This Wind rotor can be used for battery charging and will be a boon in rural areas with even moderate wind speeds as roof mounted device. It can be mounted on a big oil drum with pebbles out in the bottom of the drum to give stability.
Savonius Rotor with Concentrator designed by Dr.A.Jagadeesh
Urban wind turbines face an up-hill battle, as many people feel they are too big, too expensive, and potential eyesores. However McCamley just unveiled a prototype for a new vertical-axis turbine with a revolutionary design that allows it to overcome many of the issues associated with large horizontal-axis turbines. The company just installed its first prototype of the McCamley MT01 Mk2 in the UK at Keele University.
The new vertical-axis turbine has been installed at Keele University Science and Business Park by McCamley UK Ltd as part of a plan to transform how cities generate renewable energy. Whereas most turbines rely on a steady wind speed, McCamley’s vertical-axis turbine can cope with stronger, more turbulent gusts that are often found in urban environments. Also, whereas standard turbines draw power from the electrical grid to restart themselves whenever the wind drops below a certain level, the McCamley turbine is a self-starting wind turbine.
It is also easy to build as it is produced using ‘flat-pack’ storable parts and can be easily retrofitted and installed onto a roof without a supporting mast. The turbine is also effective on farms and related rural areas.
Dr Scott Elliott, CEO of McCamley UK Ltd said of the revolutionary turbine: “We’re pleased to be bringing our prototype to the UK for the first time. Wind energy has huge potential in the UK, but the traditional wind farm models are just not effective and are certainly not suitable for urban environments. This leaves a huge gap in the market where businesses, residential blocks and other organisations could be benefiting from clean energy. We believe that this design has the potential to be the new face of wind energy and is completely scalable, from 12kW designs to larger megawatt designs.”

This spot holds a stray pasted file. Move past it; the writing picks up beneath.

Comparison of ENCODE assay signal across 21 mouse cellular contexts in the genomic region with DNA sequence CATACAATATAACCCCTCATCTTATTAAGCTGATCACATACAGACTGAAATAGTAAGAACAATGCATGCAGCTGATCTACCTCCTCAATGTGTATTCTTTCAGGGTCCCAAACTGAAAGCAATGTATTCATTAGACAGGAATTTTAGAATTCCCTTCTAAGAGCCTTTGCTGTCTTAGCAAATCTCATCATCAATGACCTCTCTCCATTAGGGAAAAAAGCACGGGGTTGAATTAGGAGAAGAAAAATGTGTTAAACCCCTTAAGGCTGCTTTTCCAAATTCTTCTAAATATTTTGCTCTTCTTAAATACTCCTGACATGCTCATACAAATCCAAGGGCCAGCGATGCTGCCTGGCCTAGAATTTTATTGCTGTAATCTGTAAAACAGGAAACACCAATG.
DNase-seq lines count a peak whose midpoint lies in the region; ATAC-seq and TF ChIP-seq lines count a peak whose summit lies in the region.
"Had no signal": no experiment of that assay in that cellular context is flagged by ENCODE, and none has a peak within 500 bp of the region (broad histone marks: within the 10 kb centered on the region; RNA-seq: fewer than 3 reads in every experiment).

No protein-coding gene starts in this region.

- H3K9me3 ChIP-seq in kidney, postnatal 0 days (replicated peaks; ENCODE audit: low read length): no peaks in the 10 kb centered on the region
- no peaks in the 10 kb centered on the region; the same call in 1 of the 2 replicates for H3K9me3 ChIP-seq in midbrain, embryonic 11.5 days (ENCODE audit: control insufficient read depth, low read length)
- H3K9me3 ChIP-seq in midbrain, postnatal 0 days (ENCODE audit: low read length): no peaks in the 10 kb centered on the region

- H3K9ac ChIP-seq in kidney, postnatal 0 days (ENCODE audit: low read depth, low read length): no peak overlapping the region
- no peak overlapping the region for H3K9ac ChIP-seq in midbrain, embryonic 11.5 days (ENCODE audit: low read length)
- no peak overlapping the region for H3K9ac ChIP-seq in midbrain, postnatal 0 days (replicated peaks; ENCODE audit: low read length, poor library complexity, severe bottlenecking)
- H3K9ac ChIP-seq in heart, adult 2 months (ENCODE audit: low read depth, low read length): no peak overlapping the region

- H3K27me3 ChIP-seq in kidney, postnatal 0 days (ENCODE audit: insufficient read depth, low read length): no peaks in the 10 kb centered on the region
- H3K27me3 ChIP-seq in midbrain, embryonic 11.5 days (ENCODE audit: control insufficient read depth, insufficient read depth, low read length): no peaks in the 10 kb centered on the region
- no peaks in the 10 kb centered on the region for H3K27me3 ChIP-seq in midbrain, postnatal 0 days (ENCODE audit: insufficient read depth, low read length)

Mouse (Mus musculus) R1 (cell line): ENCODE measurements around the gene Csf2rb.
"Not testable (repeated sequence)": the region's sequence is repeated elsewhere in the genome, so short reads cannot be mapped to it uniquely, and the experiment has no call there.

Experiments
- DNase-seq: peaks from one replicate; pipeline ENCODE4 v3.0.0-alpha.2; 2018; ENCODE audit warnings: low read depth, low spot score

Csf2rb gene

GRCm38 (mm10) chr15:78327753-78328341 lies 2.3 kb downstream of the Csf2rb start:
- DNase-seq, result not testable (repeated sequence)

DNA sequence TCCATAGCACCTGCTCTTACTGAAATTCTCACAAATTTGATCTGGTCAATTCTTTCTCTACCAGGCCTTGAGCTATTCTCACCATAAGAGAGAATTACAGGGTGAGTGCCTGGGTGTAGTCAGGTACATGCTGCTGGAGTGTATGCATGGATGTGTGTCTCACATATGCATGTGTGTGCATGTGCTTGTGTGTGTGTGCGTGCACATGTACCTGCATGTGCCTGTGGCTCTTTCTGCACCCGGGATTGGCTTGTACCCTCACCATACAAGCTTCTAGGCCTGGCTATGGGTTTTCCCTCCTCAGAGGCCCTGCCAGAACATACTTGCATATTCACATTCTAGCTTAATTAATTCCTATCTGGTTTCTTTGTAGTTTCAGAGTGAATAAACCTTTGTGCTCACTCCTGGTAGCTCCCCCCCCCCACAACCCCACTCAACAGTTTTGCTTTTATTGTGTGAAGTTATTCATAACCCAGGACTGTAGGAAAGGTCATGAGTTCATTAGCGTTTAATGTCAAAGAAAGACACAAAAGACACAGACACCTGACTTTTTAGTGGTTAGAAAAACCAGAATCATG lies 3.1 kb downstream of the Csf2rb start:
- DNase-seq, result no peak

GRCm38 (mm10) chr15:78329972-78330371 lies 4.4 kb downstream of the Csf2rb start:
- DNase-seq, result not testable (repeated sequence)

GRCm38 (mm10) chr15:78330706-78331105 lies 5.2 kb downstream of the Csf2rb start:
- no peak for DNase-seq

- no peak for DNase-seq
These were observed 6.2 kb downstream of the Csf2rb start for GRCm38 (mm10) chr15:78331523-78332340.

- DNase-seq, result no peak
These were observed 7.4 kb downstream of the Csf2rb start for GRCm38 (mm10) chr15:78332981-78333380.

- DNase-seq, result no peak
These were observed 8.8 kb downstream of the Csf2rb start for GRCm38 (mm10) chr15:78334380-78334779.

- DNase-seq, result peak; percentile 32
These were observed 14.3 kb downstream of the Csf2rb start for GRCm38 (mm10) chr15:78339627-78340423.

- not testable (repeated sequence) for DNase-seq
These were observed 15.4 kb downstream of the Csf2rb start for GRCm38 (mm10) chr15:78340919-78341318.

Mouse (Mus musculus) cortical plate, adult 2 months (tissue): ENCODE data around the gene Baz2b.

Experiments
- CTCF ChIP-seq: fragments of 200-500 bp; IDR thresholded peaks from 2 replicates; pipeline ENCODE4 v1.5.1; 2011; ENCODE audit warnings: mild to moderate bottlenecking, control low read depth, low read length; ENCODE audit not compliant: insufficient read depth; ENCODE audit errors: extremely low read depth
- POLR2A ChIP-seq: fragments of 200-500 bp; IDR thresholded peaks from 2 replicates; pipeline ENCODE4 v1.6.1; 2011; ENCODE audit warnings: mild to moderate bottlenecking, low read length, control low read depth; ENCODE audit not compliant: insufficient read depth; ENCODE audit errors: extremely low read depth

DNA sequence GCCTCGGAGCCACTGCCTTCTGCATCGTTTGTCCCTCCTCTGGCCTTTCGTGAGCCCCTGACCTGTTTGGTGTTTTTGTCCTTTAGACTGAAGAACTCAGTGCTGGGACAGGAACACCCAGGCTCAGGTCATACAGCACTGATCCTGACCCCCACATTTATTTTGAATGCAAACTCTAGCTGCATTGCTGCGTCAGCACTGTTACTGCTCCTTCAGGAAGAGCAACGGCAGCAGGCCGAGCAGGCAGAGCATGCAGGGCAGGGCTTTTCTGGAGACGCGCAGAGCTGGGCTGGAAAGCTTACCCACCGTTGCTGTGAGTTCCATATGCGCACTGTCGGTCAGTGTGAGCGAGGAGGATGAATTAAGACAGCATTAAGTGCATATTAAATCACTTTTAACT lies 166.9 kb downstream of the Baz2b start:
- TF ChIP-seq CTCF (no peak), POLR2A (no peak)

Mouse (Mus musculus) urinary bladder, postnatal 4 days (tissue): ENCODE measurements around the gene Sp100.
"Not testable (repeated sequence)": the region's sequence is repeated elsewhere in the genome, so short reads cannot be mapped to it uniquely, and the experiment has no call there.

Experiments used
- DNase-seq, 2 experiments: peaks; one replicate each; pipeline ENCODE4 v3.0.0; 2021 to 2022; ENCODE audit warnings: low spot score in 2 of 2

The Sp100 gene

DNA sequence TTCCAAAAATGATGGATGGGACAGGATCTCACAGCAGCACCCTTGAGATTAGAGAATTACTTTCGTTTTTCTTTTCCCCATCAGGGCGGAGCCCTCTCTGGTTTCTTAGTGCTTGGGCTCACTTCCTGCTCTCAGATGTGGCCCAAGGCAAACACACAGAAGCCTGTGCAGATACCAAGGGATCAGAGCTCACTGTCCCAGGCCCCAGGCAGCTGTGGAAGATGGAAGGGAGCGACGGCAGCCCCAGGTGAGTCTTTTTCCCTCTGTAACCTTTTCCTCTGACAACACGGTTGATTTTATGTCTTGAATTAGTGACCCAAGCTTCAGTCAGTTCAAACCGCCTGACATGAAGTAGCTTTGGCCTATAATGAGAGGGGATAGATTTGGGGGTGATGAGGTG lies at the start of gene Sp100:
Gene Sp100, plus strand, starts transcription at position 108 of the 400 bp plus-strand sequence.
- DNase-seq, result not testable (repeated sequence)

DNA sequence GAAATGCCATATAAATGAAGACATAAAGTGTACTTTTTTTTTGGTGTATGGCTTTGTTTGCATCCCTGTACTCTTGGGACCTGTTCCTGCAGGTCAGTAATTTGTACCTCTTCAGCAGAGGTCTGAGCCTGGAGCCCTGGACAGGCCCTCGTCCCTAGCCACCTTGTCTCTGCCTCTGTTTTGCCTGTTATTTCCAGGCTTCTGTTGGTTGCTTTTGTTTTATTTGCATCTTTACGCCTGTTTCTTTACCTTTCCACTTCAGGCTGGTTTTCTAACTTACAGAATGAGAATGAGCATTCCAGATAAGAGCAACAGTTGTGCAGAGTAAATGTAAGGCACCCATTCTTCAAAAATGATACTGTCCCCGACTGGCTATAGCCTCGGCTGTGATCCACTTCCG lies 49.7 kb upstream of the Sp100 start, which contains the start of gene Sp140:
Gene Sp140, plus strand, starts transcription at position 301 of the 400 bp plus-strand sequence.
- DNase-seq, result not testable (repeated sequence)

“Our location at Keele University Business and Science Park has led to a real partnership where we’ve been able to utilise academic interest in the area to turn our expertise into commercial reality. We are really looking forward to working towards our microgeneration certification over the coming months and realising the potential of the prototype.”
The Cal-ePower 10 kW turbine technology has solved many of the problems faced by both vertical-axis turbines (VAWTs) and horizontal-axis turbines (HAWTs).
VAWTs have been known for their low efficiencies. One of the main reasons VAWTs are inefficient (<20%) is that the same wind that is driving the turbine is also impeding the returning blades. In other words, most VAWTs have to fight against their own design in order to produce power.
Another problem faced by VAWTs is poor start-up torque. Our concentrator technology solves both of these problems by providing a two-fold benefit for the turbine: It increases the wind speed and pressure on the drive-side of the blades, thus increasing torque and RPM, while blocking wind from impeding the returning blades.
HAWTs have problems due to their need for laminar (non-turbulent) airflow: To reach heights that have steady, strong less turbulent winds, HAWT manufacturers continue to build taller and taller machines (now over 300 ft at hub height). These huge sizes in turn are the cause of the other problems associated with HAWTs: Interference with RADAR, wildlife fatalities, noise production, obscuring the view, and human safety concerns associated with ice throw and blade loss. These problems have caused government and the public to slow or stop the development of dozens of wind power projects.
What is needed now is a solution in wind that can provide substantial amounts of power (up to 10 MW) without causing the problems associated with large HAWT wind farms. California Energy & Power provides this solution.
Below you can read other interesting materials about vertical turbines: